Pulse had a one on one with Ali Yusuf AKA Arrow Bwoy from Uganda

Arrow Bwoy
  • He has released the track ‘Digi Digi’
  • He lives in Uganda but he is  Kenyan
  • He narrates his challenges in his ambitious showbiz

 

Pulse: First of all, are you a Kenyan or Ugandan?

Arrow Bwoy: That has always been everyone’s question and it is good we make it clear now. The fact that I fix some Luganda lyrics in my songs makes everyone believe I am Ugandan. The truth is that I have some Ugandan roots through my mother. However I am a Kenyan who grew up in Mathare in Nairobi and not in Mombasa as my Swahili might suggest.

P: You are now in Uganda; does that mean you are visiting?

AB: I can say I am home since I have won myself a big following here from when I released Digi Digi. Ugandans love dancehall music and you will be surprised that since I released the song in September, it has made me a household name. I, however, came down to Kampala to do a project with a group called Voltage. We have been recording together and soon as I am done, I will be back home.

P: You have been in the game for a year now...

AB: Let us say two years since I released my first single in 2015. However, before then, I was in a group called QBIC crew with whom we released songs like Angelina that never registered good reviews. Back then, my stage name was Ali Kiwa. In 2015, I went solo but it wasn’t until this year that I got my breakthrough.

P: You are quite talented, judging from Digi Digi and Koona, that you released last year. What took you two years to be known?

AB: The showbiz industry is about many aspects other than talent. I actually expected Koona to be bigger than Digi Digi. First, I had released Mdogo Mdogo and Bila Bonus through my recording stable Fast Cash Music but the song hardly any rating. I think I needed better management and that is what I am getting from Kaka Empire. I also had to change my stage name to fit in the image I wanted to have.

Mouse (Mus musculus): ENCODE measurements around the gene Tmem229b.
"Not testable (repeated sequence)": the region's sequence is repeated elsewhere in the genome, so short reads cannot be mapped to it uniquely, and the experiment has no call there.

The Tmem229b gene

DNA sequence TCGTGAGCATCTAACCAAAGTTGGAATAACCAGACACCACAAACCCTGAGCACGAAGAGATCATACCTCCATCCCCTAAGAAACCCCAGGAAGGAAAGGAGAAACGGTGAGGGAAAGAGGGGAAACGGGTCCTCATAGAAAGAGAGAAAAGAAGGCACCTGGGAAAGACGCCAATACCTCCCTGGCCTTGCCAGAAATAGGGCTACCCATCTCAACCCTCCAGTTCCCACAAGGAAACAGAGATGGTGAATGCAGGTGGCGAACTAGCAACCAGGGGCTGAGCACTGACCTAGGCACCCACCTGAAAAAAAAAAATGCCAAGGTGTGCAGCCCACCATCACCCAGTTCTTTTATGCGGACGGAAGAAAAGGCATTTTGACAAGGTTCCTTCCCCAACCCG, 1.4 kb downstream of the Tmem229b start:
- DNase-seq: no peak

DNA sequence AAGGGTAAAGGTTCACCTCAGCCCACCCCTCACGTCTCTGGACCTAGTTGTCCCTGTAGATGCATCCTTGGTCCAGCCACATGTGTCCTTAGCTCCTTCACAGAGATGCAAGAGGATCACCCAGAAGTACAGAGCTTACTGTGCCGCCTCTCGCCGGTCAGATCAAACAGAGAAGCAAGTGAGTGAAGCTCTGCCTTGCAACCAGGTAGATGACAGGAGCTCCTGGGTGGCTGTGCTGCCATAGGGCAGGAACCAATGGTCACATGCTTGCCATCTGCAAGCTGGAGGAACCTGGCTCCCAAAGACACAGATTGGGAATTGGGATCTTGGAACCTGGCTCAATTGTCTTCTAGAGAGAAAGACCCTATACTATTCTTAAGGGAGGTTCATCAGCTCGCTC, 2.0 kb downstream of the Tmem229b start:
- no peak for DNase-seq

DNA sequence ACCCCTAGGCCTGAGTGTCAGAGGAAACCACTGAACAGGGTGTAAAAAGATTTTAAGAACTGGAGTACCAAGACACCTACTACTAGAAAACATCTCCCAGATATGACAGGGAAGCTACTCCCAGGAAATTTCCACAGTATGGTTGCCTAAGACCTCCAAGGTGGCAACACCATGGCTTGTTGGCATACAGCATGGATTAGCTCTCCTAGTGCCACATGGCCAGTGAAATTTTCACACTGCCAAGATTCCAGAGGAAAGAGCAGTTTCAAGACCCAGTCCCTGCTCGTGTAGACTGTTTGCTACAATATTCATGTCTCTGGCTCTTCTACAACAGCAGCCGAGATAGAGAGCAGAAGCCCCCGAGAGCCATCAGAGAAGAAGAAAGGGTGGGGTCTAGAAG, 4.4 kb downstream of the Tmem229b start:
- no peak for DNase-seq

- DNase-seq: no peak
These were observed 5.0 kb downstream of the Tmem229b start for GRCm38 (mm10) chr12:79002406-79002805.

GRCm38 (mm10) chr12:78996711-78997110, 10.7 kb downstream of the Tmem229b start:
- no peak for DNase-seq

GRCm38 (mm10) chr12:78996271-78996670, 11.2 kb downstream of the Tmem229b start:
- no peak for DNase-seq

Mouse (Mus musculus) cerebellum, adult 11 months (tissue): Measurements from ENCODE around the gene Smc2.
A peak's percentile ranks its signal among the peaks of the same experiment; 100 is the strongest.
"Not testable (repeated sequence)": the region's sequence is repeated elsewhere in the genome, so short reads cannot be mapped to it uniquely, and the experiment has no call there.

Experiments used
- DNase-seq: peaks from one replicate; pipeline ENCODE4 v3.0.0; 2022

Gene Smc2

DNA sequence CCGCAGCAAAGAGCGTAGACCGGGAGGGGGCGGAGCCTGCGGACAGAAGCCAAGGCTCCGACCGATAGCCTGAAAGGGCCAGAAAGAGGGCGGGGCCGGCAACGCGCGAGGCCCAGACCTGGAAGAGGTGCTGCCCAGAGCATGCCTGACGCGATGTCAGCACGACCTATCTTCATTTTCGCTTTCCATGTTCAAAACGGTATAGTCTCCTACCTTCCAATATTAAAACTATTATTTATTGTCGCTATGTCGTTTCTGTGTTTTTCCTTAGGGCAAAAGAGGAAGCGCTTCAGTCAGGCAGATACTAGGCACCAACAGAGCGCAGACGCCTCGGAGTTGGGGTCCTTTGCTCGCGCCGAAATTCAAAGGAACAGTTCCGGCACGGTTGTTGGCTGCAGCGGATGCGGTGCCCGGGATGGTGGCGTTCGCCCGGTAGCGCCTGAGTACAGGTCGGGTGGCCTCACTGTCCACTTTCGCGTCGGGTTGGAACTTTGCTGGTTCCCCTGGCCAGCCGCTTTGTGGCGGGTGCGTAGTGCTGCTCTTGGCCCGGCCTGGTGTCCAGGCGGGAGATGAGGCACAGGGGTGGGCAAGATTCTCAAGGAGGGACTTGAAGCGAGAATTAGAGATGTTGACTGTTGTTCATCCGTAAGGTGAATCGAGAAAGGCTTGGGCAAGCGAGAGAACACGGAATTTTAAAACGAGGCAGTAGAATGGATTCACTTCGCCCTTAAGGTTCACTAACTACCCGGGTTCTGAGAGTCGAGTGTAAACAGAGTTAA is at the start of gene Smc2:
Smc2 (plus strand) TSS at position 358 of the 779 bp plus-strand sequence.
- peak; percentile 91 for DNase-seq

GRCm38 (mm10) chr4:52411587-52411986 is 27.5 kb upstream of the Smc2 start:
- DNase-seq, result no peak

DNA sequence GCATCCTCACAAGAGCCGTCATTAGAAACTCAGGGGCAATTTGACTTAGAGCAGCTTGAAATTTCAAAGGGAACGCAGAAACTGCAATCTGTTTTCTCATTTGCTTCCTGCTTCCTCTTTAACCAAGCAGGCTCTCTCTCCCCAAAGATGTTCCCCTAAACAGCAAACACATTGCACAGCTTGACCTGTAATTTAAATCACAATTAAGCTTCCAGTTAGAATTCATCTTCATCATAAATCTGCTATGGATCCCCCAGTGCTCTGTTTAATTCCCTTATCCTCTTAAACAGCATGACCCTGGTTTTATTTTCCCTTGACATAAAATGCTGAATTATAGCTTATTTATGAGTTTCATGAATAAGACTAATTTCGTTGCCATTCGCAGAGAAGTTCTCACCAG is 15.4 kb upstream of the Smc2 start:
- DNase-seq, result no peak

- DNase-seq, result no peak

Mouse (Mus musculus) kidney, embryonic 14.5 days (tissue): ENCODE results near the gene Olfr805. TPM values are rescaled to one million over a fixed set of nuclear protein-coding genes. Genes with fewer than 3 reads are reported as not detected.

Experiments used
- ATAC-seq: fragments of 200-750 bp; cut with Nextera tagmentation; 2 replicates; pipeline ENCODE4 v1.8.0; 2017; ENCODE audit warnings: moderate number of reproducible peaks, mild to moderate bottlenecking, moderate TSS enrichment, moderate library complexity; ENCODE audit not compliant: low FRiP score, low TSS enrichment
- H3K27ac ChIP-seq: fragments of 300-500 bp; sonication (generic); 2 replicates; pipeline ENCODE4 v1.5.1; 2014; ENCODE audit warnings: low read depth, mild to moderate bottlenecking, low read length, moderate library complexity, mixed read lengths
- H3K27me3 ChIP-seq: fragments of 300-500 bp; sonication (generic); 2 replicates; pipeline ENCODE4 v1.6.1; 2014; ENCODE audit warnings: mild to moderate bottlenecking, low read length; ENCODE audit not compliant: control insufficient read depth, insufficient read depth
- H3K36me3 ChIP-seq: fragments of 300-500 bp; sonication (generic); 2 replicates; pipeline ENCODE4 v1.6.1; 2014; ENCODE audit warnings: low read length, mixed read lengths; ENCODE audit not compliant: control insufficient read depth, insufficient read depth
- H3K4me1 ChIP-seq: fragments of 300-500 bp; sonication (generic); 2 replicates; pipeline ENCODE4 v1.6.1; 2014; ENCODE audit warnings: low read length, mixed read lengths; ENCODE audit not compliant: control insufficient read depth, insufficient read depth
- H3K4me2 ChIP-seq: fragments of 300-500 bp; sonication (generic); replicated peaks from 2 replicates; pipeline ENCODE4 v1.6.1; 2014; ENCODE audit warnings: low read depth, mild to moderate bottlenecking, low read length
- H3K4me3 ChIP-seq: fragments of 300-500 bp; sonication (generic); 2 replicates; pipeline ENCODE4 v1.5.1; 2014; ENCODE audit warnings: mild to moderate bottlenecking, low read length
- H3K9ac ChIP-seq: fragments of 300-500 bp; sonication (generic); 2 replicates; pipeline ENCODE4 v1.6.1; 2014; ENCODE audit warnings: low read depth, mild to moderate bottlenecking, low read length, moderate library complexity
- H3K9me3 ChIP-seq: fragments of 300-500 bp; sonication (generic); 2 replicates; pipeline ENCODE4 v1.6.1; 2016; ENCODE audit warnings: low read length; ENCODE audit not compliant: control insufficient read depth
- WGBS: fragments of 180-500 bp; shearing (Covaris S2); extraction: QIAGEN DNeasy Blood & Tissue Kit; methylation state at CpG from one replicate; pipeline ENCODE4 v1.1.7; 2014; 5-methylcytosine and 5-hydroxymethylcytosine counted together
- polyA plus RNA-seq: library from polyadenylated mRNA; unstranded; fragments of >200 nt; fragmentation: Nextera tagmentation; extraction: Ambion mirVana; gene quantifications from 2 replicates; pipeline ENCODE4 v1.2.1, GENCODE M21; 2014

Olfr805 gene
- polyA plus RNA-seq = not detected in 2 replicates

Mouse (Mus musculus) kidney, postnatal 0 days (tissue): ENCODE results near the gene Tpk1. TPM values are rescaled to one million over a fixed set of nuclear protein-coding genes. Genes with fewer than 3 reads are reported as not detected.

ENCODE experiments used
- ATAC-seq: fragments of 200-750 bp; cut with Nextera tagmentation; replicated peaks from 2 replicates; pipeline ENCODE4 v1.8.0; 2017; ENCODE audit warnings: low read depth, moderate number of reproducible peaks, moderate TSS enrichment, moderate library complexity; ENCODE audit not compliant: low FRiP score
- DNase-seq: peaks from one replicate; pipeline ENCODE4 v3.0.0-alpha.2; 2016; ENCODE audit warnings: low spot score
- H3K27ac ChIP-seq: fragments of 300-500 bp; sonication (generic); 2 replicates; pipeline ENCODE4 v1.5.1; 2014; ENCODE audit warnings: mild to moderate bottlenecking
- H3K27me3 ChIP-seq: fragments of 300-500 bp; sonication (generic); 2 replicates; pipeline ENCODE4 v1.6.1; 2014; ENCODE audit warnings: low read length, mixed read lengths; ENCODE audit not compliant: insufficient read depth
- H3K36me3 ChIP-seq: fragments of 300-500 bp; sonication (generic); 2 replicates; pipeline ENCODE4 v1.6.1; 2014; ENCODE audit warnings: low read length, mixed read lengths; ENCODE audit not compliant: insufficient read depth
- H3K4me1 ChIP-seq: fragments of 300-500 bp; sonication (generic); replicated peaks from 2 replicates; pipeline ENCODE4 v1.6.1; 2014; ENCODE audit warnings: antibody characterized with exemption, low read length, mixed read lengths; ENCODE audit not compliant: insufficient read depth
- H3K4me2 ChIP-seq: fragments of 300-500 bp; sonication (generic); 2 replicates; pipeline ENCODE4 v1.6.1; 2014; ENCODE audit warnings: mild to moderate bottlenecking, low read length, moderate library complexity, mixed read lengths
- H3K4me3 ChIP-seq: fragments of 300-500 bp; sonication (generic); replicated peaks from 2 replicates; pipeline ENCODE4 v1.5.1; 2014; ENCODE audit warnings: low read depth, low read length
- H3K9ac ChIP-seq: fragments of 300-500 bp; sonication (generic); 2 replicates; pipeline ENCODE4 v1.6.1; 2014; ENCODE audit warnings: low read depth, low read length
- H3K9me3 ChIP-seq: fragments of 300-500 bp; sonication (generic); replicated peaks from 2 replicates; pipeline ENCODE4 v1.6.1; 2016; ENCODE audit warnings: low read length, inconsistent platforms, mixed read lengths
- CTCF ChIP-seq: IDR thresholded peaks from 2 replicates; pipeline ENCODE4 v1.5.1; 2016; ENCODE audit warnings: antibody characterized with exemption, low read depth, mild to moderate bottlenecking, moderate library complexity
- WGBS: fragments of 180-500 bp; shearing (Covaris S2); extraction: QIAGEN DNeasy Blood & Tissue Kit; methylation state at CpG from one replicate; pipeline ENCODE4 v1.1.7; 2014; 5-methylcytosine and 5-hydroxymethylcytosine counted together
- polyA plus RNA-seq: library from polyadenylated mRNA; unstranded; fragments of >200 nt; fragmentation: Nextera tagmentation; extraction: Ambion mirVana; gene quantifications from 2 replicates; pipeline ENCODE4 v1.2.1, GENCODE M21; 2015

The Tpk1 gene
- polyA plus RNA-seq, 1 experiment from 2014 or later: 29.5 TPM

P: How did you settle on the name Arrow Bwoy?

AB: An arrow pierces. My lyrics are made to pierce. The message in my songs is straight-forward, as you may have realised, I don’t mince my words.

P: You also come out as that ‘bad boy’ judging from the way you were working it with the video vixens in Digi Digi...

AB: We had chemistry and that made the video work. Besides, it was all acting. We actually met that day after we sourced her from an agency. Video vixens should make a difference in a video and she nailed it. So, no, I’m not the bad boy type as many dancehall artistes are. I was just bringing out the vibe.

P: Critics suggest you used Digi Digi to steal Jigi Jigi’s thunder…

AB: Not really. My producer Magix Enga had already done the song before Willy Paul released his song. Let’s just say great minds think alike.

P: What is the deal with Kaka Empire?

AB: They manage me. They are in charge of my bookings, but as Fast Cash Music, I do the production bit.

P: Did you always want to become a musician?

AB:  I always wanted to become an artiste and I think the situations and challenges around my life threatened this dream. After primary school, I moved to Uganda for my secondary education as my family could not afford education for me here. It is during this time that I decided to take music seriously.


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